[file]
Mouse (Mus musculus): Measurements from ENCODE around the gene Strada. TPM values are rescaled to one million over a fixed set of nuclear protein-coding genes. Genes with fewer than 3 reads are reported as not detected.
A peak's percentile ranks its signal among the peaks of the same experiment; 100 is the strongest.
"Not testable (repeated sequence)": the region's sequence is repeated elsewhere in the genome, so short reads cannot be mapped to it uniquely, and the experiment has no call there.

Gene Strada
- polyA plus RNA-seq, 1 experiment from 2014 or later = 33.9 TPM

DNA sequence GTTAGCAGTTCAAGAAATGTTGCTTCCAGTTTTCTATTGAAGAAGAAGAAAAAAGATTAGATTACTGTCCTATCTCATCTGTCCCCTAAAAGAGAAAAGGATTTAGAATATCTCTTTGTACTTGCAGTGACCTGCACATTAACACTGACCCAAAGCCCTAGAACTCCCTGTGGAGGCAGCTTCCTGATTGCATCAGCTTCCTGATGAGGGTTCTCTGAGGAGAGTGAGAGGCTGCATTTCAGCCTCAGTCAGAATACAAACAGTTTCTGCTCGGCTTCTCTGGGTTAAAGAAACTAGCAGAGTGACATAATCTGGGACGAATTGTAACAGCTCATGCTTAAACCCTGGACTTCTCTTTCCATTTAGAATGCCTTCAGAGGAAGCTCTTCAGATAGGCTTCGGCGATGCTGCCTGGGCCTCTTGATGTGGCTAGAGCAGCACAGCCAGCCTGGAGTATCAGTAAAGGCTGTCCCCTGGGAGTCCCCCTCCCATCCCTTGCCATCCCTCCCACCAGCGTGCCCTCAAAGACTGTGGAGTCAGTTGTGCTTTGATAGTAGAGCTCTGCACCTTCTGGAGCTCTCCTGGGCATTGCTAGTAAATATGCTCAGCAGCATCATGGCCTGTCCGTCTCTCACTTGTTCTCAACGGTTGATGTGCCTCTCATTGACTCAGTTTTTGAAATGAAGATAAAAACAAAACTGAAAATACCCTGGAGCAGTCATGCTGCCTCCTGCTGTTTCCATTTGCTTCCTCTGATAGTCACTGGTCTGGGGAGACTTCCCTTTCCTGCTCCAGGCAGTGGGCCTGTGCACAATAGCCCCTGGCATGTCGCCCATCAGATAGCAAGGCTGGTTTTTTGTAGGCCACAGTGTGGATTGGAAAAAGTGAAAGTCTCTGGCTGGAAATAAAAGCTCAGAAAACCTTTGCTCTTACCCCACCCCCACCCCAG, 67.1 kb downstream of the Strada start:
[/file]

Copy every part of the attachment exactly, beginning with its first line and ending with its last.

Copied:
Mouse (Mus musculus): Measurements from ENCODE around the gene Strada. TPM values are rescaled to one million over a fixed set of nuclear protein-coding genes. Genes with fewer than 3 reads are reported as not detected.
A peak's percentile ranks its signal among the peaks of the same experiment; 100 is the strongest.
"Not testable (repeated sequence)": the region's sequence is repeated elsewhere in the genome, so short reads cannot be mapped to it uniquely, and the experiment has no call there.

Gene Strada
- polyA plus RNA-seq, 1 experiment from 2014 or later = 33.9 TPM

DNA sequence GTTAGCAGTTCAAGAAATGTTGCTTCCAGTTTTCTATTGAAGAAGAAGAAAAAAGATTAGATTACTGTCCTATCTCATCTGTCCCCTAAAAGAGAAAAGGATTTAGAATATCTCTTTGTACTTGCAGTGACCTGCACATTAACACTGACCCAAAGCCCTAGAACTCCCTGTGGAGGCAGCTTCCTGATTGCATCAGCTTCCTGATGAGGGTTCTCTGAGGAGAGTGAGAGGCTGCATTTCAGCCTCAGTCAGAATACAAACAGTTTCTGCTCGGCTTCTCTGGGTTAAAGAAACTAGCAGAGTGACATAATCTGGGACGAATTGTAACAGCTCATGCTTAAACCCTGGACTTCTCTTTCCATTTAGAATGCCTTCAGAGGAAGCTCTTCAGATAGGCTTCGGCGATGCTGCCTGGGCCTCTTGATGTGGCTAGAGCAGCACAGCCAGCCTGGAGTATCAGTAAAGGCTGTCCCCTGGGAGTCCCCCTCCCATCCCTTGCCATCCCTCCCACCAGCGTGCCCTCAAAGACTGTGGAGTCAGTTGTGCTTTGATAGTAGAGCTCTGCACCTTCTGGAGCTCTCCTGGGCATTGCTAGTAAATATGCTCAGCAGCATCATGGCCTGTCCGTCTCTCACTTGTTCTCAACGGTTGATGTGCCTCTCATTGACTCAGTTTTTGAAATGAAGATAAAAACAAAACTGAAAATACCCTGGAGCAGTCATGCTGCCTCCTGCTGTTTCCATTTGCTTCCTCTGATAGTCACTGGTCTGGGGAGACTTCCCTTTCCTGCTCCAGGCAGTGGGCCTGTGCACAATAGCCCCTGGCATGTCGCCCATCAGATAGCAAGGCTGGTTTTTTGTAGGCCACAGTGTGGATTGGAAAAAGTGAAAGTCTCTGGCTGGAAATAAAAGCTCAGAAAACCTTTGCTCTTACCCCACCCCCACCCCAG, 67.1 kb downstream of the Strada start: